Omaha daily bee. (Omaha [Neb.]) 187?-1922, September 01, 1912, MAGAZINE, Image 11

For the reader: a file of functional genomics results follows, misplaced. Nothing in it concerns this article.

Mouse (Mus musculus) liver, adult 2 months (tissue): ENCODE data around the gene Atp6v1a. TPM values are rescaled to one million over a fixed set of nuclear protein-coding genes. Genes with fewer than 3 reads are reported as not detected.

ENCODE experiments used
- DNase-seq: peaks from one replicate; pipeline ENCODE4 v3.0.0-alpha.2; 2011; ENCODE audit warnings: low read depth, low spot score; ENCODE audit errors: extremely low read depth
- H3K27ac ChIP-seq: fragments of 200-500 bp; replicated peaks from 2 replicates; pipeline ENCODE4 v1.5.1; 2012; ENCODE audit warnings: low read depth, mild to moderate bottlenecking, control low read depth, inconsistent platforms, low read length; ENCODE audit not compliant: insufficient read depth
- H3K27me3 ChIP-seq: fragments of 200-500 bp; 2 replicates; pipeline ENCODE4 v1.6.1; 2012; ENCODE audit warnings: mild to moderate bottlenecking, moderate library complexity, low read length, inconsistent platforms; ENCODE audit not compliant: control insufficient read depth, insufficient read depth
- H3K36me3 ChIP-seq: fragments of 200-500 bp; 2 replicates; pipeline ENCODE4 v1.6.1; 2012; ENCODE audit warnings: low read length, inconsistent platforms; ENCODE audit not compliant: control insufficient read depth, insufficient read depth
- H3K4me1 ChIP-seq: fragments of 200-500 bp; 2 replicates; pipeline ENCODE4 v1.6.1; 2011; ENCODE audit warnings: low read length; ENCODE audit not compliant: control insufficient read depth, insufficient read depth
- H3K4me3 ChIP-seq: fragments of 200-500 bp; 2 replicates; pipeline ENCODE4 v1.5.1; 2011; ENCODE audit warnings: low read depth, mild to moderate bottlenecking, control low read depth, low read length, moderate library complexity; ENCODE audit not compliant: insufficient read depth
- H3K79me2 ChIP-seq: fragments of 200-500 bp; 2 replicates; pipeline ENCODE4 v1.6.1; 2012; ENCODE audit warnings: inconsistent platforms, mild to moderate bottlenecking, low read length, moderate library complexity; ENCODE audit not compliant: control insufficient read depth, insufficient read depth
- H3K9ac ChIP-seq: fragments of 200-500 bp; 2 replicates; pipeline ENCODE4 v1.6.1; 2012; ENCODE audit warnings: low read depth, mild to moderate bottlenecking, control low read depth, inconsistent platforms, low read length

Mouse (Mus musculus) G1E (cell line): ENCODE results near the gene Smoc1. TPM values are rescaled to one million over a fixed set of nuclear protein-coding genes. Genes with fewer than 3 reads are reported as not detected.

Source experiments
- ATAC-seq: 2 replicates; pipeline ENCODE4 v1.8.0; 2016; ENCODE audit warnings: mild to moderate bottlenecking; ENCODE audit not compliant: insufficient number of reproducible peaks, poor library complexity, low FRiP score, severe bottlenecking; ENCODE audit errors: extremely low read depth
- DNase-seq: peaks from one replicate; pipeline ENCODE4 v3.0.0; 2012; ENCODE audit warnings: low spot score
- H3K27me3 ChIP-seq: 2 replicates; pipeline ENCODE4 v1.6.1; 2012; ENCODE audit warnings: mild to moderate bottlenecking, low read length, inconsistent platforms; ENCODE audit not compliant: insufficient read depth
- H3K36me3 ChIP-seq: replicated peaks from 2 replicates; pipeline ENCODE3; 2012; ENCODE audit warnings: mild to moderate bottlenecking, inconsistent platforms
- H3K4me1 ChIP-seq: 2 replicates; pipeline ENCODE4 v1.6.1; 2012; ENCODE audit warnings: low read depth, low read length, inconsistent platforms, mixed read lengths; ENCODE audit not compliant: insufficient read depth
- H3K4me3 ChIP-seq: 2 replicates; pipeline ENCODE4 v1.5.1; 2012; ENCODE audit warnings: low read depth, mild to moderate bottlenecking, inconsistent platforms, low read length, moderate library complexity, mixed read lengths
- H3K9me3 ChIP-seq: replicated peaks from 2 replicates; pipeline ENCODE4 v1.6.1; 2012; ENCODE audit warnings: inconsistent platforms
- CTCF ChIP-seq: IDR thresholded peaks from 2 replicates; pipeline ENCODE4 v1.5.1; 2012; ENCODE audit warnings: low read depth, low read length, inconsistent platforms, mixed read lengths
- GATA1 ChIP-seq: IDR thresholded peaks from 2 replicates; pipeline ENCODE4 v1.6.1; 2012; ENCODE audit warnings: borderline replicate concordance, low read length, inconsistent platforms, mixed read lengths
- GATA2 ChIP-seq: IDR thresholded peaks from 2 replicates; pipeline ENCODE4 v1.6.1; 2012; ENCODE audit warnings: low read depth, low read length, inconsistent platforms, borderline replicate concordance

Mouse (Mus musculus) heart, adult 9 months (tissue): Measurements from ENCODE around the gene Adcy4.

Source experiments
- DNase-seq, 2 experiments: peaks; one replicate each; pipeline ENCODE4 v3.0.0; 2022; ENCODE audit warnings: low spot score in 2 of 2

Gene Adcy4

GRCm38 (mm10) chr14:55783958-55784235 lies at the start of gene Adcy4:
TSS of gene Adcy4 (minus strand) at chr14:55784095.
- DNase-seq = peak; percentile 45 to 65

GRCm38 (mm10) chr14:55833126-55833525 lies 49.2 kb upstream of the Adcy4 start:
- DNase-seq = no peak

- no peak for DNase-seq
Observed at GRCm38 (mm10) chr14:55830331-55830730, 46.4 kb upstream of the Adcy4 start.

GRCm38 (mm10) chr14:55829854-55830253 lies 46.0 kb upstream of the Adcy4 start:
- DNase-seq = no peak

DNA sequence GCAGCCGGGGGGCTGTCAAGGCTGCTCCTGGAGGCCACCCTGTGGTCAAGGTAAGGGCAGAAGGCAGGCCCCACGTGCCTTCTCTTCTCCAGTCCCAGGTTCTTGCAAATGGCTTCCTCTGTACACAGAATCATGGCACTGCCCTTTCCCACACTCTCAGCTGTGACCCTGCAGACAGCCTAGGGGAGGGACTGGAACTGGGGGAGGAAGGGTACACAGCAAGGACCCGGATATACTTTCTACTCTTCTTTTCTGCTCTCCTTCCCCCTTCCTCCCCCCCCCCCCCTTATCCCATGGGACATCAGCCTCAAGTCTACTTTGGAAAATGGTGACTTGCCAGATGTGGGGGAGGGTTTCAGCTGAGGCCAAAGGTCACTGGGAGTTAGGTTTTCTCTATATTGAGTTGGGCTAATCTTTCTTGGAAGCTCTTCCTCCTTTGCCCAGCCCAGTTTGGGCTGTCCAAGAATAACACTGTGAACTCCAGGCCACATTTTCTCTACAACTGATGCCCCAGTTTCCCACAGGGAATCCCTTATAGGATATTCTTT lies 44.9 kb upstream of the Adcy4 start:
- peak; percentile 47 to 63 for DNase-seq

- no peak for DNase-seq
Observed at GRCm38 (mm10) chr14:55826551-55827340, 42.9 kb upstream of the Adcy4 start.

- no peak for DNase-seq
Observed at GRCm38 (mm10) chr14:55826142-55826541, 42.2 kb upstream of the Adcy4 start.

PAUT TWO EDITORIAL PAGES (BE TO EIGHT VOL. XL1I-XO. 11. Omaha Sunday Bee PAKT TWO"- MAGAZINE' PAGES ONE TO EIGHT OMAHA, SUNDAY MORNING, SE1TEMBER 1, liH: SINGLE COPY FIVE - CENTS. Royal Fellowship of Readers at Omaha Public Library 1 M ifV), IK, 0 6) 1 V1 ' Where vtories 02 l(ea2 wd Told v1 1 " ' 1 '1 mi. .5' 102 00 la www V A 722 4 ttW'Vl V It V 0 ; 1 .UW"." Blt '3 "T .t. 4 0 O MAKE this library answer tb,e call of all classes; to make it democratic . and yet not offensive to the most . delicate temperament; to establioh goodfellowship this has been my aim," said Miss Edith Tobitt, libra- , rian of Omaha's public library. And ; experts high in authority on euch things have testi fied to the success of the undertaking and declare that never have they seen such an "atmosphere" as that at Omaha's public library. This atmosphere is a source of special pf'ide to the librarian. She considers it her greatest asset and points to it gleefully. More than anyone else she has created" it and worked to preserve it. A corps of able assistants in the reference, cata loguing, children's and bindery departments have co-operated with her. The realization of their dream is a cosmopolitan crowd bound together by one common tie the love of books worshiping at one shrine and paying tribute to the same power, bashing their heads against the1 intricate mysteries of very learned books, rambling together through reams of printed pages. Numerous societies embracing widely diverging fields of study have met and are still meeting at the library. Among these are the Fine Arts so ciety, the Story Tellers' league, the Art guild, the Esperanto society, the French and Persian History associations and the Daughters of the American -Revolution. ' 1 Caste One Prevailed . In the beginning these societies found few traits to commend them to each other. They at once .as Burned a clannishness that boded ill for the libra rian's democratic designs. Daughters of the Amer ican Revolution didn't fall for the study of Esper anto, believing plain American, shorn even of its English frills, was good enough for any descendant of the Pilgrim fathers. Readers of Kant, Nietsche, Schopenhauer and Spencer could find no joy in the lichened rocks and rills of the young readers of novels and poetry. Neither did the disciples of the fine arts hanker after the little ragged regiments of embryonic patri otism who gathered at the Story Tellers' league. Divers and sundry strange creeds and nifty no tions obtained among the patrons. These readers of the innumerable books displayed no intention of traveling toward a common goal. There was no sudden and passionate desire for intellectual democ racy. Mechanics, art students, dressmakers, law years, restaurauteurs, musicians and medical men, the idle and the busy, the tensely earnest and the indifferent, green old age and gray-haired, care bowed youth, pride and prejudice, the low and the high, the poor and the rich, the learned and the unlettered, the enthusiastic and the blase, each sought shelter with his own kind and gave no sign of trespassing nor was any encroachment wel comed. Democracy Now the Order This has been changed. The rich rub elbows with yie poor, the learned seek to convince, their ' ' At ft. 4 V 1. V", tier M 1 S1 l.v '4ii v it: unenlightened brethren, philosophers join in Joy ous combat wRh their finicky, more foolishly in clined brethren. Youth converses with age, toler ance hears the bland platitudes of intolerance; timidity and boldness, love and hate, projeressivlsm -and standpatism, all find a common ground, if nothing but the reason for disagreement. Disciples of the deeper skepticism war earnestly with the apostles of the lighter philosophy and con sider it undemocratic to hold themselves aloof. , Little tots who have forgotten to wash their faces worry through Mother Goose rhymes or laugh over the adventures of Jack and Jill and feel that there is nothing unkind In the glance the bespectacled gentlemen of the bulging brow deign to bestow upon them. ,' , ' When literature of any section. or. sect of the great complex public is received the librarian makes immediate announcement of the fact and is pleased to see her patrons come flocking to the feast. A treatise on languages obsolete or sciences long for gotten, stories of the dreary, wild stretches of the Arctic, or of the land where "lanes are bowered with wan palms," or of some slumbering islands of the lazy seas, have a horde of ready readers, eager for the newest effusion. Tales of the city, with its "somber walls of steel and stone," black ened with the smoke of factory fires, inhabited by the sleep-hungry, red-eyed men and women who love the thunder of its .commerce, its dull white lights, have a hungry following, no more than do the tales . of tragedy, echoing with the mournful cadences of specters of the tombs. For all of them, for somebody, are shot through with the light of high purpose or some gratifying mission of en lightenment or entertainment, often clumsily con structed and confused, but always more or less ap pealing' to at least a few of the many.' ' Papers from All the World There is another attraction that is drawing a constantly growing company to the library. It is the newspapers from far quarters of the earth, printed in strange tongues, but familiar to the newly arrived, who are still battling with the per versities of English. It is in these papers they find tidings of loved ones left behind, while the more ambitious, seeding solace for shattered hopes in a new country, have broken the old ties for thu possi- bilities of the new. These vifiitors at the library still hold the irreverent youth of their adopted land in a little awe, but this attitude they are fast ploughing, for the library has become a place where neither caste nor any kind of exclusivenesa can thrive. So many books are written that many must grow musty on the shelves, while others are thumb worn and frayed, but the majority of all the vol umes gathered at the library subserve their , own faithful coterie. Bindings may be flamboyant and substantial, or inconspicuous and unstable, and this will influence a casual inspection of the con tents, but the meat and the style of the writings indicate how frequently and carefully the book it self will be read. Without regard to the manner of their makeup a number of volumes are often read sever :1 times while the ink is still moist. They are either devoured rapidly or leisurely, depending ' on whether the reader takes his food hastily at' the literary lunch counter or masticates it slowly at a table nearby. However, everything on the menu, from Socrates, and Plutarch to Robert Chambers and Mary Roberts Rinehart, is ordered before the day is over. Types of Reader Readers of books represent as many types as the books that are written. Women smothered in furbelows and feathers, maidens walking in the shadow of sorrow, children in ragged clothes, men and women who pull and fret at life's restrictions, the money-grubbers all of them find some solace In the books. - "This book," said a gray-haired man who thought his neighbor. was wasting time with the .magazines, "is a wonderful thing. None of your sentlmenal slopslop. No, siree. It has pulse- and will. It is a gleam through mist and rain, a moni tory 'flame. Nothing sluggish. Syllabled fire, all of it. It is the child of a rampant soul and you ought to get acquainted with it. 'Child of the rampant soul' is what he calls the' purpose-books, those that yank you out of the rut, and the brawl and brew of life and set you in some sunny crypt of song. No monkeying with metaphysical ding bats, but heat of blood like that which stirred the ancient scops to songs of the sea-mew, and the wild .and bloody battle and rang with the ardor " EL In misuse His neighbor groaned under the deluge of verbi age, kicked a chair viciously and turned another page of the autobiography of the man who laid claim to the greatest expose of corruption ever pei potrated. And his neighbor smiled at the enthusi asm and the memory of the old man and 'made mental note of the stuff that could work such a wonder with him. He was not as old as the man across the table, but he might need such a book some time. For youth flits fast and the blood cools and the fret and fume Is lost as the years slip away. A recluse frowned, for he had come here for quiet, thinking he could find it among the books and the people who peruse them. A garrulous young person began to chatter to her neighbor in a low but unmuffled whisper. A newspaper man saw a "feature" and proceeded forthwith to culti vate the acquaintance of the old enthusiast. What the Sailor Man Wnats Even the sailor is of the assemblage that gath ers dally at the library. Tired business men, weary with the work of the day, enjoy him as they would a whiff of salt-sea spray. But unconscious that of all the numbers who come to Omaha's reading room his kind are fewest In numbers he rolls across the floor,. bracing himself as if to the heave and lunge of the sea, and often asks for some book that will aid him in his correspondence school work applied mechanics, law, medicine or marine lore, but never the books that point the way to the ministry. In this patronage there is an answer, to the ar gument of our forebears who deemed lttaothlng but the height of folly to delve into the mysteries of the papyrus, unless perchance one were ambi tious to become an efficient court fool. These an cestors have been a long time dead and the age in which they lived has grown dim through the years, but their time was comparatively modern, unless they lived in the first nest of civilization on Egypt's dusky plains. There they could have en tered into the cells of the astronomers and If they had pledged their manhood and their lives to -the glory ; of hoodwinking the numberless slaves ; and common people they might have prospered. There was even a ch&nce for them to win a mummyshlp with a Rameses or a Pharaoh in the colossal tombs built up through decade after decade until the peo ple were paupered and the purple of royalty be came flimsy tinsel. All the Hosts of Great Ones Following these ancestors came the ' shadowy host of mighty writers, living and dead, .who' drove Ignorance before them with the chisel, the. quill, the blunt-nosed pen and the belligerent typewriter. And the writers, great and small, medieval and modern, each commanding a battalion of. the great, groping army, still direct, still lead, sometimes dis astrously, more often' with success, in spite of the too intimate knowledge of .them sometimes pos sessed by, the, rank and file. .They are, not phantom leaders, but real men and women,-who have won, after endless toll and endeavor, immortality, ever lasting existence among men. From Boewulf to Chaucer and' from Chaucer., to 'Shakespeare and from. Shakespeare to . Swinburne, including the fawning Boswell, each writer' has' wrought some thing of worth to somebody and to all 'they speak from the covers of the booksl There Is a snadowy fellowship: between the writers of books and those who read what has been written. - In the mind: of ' the' Imaginative 'student vague figures of strong men of. the pen hover over the shelves and flit before the eye as it follows the trail of titles'. From the first man who had Ideas, Invented a new language and chippedhis thoughts ln crude toutlines on stones, . scrawled them on papyrus or pictured them on the bark, of some as siduous tree, after the fashion and facilities of the time, down to the prolific spieler with the modern "mill," the army has never been without its scribe leader! "' ; ' .-',"-"-.